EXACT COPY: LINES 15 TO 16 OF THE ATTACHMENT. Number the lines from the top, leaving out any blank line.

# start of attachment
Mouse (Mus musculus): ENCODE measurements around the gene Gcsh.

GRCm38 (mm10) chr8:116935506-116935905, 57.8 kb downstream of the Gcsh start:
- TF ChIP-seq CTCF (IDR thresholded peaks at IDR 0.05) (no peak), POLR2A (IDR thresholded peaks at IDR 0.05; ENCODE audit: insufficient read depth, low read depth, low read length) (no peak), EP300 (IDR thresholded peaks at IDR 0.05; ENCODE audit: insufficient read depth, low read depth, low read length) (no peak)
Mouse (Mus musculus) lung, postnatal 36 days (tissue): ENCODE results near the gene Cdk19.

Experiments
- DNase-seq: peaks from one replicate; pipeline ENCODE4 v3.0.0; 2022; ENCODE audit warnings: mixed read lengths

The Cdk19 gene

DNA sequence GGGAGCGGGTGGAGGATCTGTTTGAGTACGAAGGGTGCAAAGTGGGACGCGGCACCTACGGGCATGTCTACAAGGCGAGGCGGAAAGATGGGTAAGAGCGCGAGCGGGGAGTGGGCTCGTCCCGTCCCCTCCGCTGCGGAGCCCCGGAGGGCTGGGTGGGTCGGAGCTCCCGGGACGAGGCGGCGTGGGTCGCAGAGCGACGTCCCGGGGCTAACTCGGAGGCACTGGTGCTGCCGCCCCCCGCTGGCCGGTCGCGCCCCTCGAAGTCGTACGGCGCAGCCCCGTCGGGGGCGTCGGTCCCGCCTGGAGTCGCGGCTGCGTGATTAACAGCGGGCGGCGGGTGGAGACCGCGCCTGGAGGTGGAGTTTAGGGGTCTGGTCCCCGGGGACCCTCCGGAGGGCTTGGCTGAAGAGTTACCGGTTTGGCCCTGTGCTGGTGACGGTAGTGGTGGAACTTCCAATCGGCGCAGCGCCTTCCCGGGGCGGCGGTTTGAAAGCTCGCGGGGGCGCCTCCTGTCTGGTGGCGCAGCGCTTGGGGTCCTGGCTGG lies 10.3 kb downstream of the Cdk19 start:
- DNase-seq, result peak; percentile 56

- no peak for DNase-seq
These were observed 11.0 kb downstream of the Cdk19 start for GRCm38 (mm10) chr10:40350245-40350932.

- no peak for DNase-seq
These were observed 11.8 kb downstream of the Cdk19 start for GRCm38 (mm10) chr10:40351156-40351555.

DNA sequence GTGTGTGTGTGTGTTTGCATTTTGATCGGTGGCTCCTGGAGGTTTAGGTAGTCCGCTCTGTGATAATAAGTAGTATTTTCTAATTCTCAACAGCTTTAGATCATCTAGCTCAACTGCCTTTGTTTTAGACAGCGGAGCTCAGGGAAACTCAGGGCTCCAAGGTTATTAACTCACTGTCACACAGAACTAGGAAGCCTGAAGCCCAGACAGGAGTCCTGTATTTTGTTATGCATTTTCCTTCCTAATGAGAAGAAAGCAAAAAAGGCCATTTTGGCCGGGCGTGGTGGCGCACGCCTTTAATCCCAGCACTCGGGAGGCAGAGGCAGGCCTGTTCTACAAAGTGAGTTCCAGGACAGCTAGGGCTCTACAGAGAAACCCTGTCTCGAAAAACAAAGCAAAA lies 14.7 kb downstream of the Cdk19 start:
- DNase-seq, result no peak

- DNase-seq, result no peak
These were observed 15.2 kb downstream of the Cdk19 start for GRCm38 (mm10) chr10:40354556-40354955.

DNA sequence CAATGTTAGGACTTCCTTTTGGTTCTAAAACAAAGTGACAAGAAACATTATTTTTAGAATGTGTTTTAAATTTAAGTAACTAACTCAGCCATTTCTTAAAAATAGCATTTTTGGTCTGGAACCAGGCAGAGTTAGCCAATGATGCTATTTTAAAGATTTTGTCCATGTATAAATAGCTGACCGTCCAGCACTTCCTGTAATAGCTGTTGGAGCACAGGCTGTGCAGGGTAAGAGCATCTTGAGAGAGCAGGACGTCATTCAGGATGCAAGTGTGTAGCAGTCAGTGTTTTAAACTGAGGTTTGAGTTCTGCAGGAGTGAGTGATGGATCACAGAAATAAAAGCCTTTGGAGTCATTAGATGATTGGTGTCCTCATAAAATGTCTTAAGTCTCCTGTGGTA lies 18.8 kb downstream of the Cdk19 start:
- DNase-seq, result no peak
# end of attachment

- DNase-seq, result no peak

- DNase-seq, result no peak